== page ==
It’s almost an aberration for Stellantis to be talking about the enduring need for gas-powered mills in the future, when other automakers have both eyeballs set on making the magic date, which is to go fully electric by 2030. This development is even more significant considering the sheer size of Stellantis and the number of vehicle models in its portfolio. In terms of global vehicle sales in 2021, Stellantis was the world’s fourth-largest automaker behind Toyota, Volkswagen, and General Motors, boasting annual sales of approximately eight million vehicles.

Of course, this does not imply the corporation hopes to resist the electrified motoring future. Stellantis already announced the corporation’s goal of being 50 percent electrified in North America by that magic date.

From what we’ve seen so far, the new twin-overhead-cam direct-injected inline-6 Hurricane will have bore and stroke measurements of 84.0 millimeters and 90.0 millimeters. Both ends of the cylinder are aluminum, while the cylinders are spray bored using a plasma transfer wire arc process that adds a thin iron coating to the cylinder walls. Stellantis explained that this is a lightweight design approach in place of the conventional iron sleeve, saving 3 lb in weight.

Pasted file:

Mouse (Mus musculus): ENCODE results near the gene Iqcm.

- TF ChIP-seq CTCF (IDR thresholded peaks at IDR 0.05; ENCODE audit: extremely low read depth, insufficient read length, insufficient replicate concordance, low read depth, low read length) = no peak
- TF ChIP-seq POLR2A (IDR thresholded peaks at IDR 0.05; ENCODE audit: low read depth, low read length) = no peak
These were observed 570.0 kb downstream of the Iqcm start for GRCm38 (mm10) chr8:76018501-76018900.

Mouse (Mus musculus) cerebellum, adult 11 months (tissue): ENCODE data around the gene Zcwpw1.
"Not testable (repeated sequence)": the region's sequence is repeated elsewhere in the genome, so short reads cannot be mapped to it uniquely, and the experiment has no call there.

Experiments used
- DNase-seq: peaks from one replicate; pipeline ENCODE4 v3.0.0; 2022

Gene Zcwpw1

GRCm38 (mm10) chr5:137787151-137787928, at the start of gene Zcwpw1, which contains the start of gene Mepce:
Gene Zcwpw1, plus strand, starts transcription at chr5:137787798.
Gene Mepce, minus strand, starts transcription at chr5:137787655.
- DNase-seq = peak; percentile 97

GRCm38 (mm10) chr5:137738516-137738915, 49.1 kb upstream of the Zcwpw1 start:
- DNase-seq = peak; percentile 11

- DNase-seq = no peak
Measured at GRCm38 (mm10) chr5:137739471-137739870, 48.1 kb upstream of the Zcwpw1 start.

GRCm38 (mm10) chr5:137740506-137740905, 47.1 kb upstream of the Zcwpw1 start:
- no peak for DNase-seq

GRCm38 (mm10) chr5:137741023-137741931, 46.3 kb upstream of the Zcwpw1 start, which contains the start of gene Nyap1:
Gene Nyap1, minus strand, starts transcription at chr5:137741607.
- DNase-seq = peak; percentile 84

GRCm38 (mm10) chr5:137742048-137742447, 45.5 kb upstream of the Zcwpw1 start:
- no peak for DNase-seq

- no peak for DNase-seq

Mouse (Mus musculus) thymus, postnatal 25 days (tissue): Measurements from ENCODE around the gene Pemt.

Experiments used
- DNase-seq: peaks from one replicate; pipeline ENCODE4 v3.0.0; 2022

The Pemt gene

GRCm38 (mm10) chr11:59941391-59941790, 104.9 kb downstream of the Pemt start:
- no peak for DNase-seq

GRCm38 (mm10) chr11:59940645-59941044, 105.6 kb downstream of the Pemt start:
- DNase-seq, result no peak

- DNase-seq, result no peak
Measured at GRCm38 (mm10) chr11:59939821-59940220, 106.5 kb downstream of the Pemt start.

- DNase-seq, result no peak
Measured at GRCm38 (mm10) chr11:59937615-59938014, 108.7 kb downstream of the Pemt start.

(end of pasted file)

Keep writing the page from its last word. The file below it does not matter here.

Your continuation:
The 84.0 mm bore and 90.0 mm stroke measurements correspond to that of BMW’s S58 3.0L straight-six mill powering the Bimmer’s M nameplate. Both engines are turbo fed by three cylinders, which reduces turbo lag. The Standard Output Hurricane should produce an excess of 400 horsepower and 450 lb-ft of torque, although the final output ultimately depends on the vehicle model equipped with the engine.

It has a 10.4:1 compression ratio, with the intake charge pressurized by the twin turbos with up to 22.4 pounds of boost before being chilled by a water-to-air intercooler. It is also rated up to 5,800 rpm and operates on 87 octanes.

The performance-oriented High-Output Hurricane, on the other hand, should deliver an excess of 500 horses and 475 lb-ft of torque, placing it in the same jar as the Bimmer’s most powerful inline-6. The compression ratio is lowered to 9.5:1 to contain the 26.0 psi delivered from the larger turbos through a dual-inlet intake.